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Recipe Collection

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Emergency Salad

Emergency Salad Related:   gluten-free, kid-friendly, pareve, Rosh Hashanah, salad, vegetables & legumes, vegetarian

Prep time: 15 minutes

Cook time: None

Yield: 4 servings as a side dish (1 pound total)

From Washington Women’s Cook Book, published by the Washington Equal Suffrage Association:

The name Emergency Salad may not be in common use today, but it was a well-accepted term in the early 2oth century. One popular version, found in Good Housekeeping magazine in the summer of 1908, a community cookbook published in Macon, Georgia the next year, and a 1915 cookbook entitled “Dame Curtsey’s” book of salads, sandwiches and beverages featured diced scallions or green onions, shredded cabbage, sliced cucumber and lettuce hearts with French dressing. In 1920, a Wisconsin newspaper published a recipe for “emergency salad” with chopped cabbage, tart apple, minced scallions or green onions and green onion.

Emergency Salad (original recipe) from Clara K Bowers, Seattle: Use chopped apples and onions, one-tenth onions and nine-tenths apples. Serve with any salad dressing.
Clara K Bowers, Seattle


  • 2 large apples, preferably of different types, peeled, cored and chopped into pieces about ¾ to 1-inch each (about 1-pound/454 g)
  • 2 tablespoons (30 ml) fresh lime juice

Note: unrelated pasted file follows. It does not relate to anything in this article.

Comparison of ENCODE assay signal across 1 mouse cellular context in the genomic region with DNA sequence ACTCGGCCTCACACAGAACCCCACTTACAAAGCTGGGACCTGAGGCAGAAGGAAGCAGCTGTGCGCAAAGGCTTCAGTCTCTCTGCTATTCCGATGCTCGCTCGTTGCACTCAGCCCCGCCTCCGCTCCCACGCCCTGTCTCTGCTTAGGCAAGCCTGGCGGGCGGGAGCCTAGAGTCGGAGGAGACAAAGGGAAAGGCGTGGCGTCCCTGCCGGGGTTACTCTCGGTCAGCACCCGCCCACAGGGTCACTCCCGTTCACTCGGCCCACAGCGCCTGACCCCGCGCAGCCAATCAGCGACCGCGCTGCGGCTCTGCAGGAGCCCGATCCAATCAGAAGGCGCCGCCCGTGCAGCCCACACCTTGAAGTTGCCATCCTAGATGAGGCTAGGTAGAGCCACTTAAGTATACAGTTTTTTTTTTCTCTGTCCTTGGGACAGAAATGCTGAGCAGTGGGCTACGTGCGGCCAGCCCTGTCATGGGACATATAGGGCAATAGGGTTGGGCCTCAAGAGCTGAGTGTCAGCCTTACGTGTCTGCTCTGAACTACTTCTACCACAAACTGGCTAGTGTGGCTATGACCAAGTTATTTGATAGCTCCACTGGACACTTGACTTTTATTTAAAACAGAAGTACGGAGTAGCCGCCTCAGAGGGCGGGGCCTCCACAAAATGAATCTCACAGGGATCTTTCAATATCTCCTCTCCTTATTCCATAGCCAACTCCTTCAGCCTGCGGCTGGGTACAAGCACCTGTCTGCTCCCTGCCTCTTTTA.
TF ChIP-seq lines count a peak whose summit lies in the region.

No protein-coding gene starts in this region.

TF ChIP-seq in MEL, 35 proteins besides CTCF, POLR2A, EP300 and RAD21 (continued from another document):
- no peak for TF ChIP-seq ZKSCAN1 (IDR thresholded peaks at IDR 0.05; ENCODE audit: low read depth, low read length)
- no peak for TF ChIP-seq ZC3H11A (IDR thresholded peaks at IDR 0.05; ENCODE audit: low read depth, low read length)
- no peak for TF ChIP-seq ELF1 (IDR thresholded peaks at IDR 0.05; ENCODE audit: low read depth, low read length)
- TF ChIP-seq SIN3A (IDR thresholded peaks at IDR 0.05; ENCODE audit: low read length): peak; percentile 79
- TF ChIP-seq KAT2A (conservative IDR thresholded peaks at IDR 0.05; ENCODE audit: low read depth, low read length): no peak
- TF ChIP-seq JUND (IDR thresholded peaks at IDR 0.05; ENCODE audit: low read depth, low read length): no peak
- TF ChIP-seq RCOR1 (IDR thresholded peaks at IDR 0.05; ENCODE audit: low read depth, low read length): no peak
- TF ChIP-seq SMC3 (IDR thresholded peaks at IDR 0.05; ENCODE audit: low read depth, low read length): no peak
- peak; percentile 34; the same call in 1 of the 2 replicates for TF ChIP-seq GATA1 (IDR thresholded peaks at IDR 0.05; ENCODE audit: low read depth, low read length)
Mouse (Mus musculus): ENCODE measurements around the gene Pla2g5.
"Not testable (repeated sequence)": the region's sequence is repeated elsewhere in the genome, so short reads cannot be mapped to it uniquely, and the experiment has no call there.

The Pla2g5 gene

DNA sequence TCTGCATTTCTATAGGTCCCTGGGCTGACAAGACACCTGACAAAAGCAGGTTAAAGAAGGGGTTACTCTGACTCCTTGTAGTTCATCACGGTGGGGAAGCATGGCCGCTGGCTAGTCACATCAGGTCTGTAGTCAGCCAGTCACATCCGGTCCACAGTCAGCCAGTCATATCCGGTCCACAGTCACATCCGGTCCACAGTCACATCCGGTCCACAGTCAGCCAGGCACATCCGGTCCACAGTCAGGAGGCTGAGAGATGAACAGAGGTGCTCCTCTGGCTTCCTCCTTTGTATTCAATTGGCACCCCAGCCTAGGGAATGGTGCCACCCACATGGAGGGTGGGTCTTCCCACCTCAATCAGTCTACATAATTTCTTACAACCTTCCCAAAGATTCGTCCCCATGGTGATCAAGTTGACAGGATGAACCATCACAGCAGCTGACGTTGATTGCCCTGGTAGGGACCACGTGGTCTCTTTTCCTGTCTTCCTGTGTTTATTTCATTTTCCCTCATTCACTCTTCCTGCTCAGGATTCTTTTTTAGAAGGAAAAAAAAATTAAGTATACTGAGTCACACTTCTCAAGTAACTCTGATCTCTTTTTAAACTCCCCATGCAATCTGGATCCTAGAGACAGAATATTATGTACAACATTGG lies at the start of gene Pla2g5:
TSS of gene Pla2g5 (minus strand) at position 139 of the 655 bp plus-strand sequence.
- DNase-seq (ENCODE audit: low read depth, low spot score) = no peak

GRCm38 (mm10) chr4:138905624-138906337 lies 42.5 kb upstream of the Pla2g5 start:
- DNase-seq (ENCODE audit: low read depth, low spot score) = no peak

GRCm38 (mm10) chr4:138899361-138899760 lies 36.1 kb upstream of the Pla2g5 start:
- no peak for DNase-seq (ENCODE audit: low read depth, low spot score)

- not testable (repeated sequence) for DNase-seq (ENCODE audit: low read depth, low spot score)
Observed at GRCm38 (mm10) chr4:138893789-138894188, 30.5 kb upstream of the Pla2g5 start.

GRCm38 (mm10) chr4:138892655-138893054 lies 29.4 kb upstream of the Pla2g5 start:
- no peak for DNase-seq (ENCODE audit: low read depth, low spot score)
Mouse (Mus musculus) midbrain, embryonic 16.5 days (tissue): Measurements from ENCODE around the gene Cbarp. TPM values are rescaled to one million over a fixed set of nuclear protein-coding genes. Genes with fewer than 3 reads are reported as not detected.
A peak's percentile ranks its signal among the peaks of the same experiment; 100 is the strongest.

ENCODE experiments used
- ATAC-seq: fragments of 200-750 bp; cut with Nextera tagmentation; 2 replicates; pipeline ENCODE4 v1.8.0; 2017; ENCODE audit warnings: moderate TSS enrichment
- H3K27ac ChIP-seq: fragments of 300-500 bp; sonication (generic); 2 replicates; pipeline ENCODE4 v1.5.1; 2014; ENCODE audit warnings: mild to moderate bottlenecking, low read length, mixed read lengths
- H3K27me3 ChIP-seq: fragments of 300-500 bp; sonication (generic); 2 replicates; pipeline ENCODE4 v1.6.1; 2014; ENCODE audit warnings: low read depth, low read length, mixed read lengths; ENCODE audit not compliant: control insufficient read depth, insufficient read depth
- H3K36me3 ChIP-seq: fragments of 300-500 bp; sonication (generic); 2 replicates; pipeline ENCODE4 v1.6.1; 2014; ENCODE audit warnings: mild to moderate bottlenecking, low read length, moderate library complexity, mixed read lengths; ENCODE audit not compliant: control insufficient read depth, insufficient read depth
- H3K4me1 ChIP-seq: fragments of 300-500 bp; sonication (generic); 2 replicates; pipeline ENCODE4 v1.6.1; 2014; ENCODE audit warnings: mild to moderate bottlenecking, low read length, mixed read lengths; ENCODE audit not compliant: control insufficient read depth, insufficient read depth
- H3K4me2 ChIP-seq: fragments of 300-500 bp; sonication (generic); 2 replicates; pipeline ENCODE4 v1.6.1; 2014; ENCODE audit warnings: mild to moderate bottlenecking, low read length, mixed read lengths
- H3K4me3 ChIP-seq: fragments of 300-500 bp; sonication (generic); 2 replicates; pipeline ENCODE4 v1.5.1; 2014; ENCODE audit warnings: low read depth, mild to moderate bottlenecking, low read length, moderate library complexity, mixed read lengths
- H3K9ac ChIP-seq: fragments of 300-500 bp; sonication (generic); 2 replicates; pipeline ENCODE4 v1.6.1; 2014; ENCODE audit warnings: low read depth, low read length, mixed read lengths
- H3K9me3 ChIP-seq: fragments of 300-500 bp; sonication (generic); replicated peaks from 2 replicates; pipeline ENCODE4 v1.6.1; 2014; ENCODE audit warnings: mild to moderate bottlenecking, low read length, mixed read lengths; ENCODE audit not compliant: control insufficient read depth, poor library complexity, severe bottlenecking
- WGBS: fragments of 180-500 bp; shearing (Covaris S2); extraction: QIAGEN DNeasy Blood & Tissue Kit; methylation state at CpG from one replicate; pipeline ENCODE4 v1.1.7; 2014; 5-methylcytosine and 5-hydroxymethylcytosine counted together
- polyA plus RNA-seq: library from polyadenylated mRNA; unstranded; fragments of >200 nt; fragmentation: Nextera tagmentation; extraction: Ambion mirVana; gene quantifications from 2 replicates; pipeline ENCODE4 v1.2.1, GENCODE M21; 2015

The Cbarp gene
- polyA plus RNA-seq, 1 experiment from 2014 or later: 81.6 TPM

• A thick slice of red or sweet onion (approximately 1.75 oz./52 g), finely diced
  • 2 tablespoons (30 ml) extra virgin olive oil
  • 2 teaspoons honey
  • Light sprinkling of kosher or sea salt


  • Mix the apple pieces and lime juice together. Let the apple chunks marinate in the lime juice while you prepare the rest of the salad. Mix the diced onion, olive oil and honey together. Pour over the apple chunks and lime juice. Sprinkle on the salt and mix the salad well. Serve immediately or refrigerate until serving.
  • Notes: The lime juice in the vinaigrette keeps the apple from browning and minimizes the sharpness of the onion. Although the salad can be served immediately (after all, it is “emergency” salad), I like it better after the flavors meld for an hour or two. The apples stay brightly colored overnight and even two days later, so it is fine to make this ahead.
  • Reprinted with permission from All Stirred Up: Suffrage Cookbooks, Food, and the Battle for Women’s Right to Vote by Laura Kumin (Pegasus Books, 2020).

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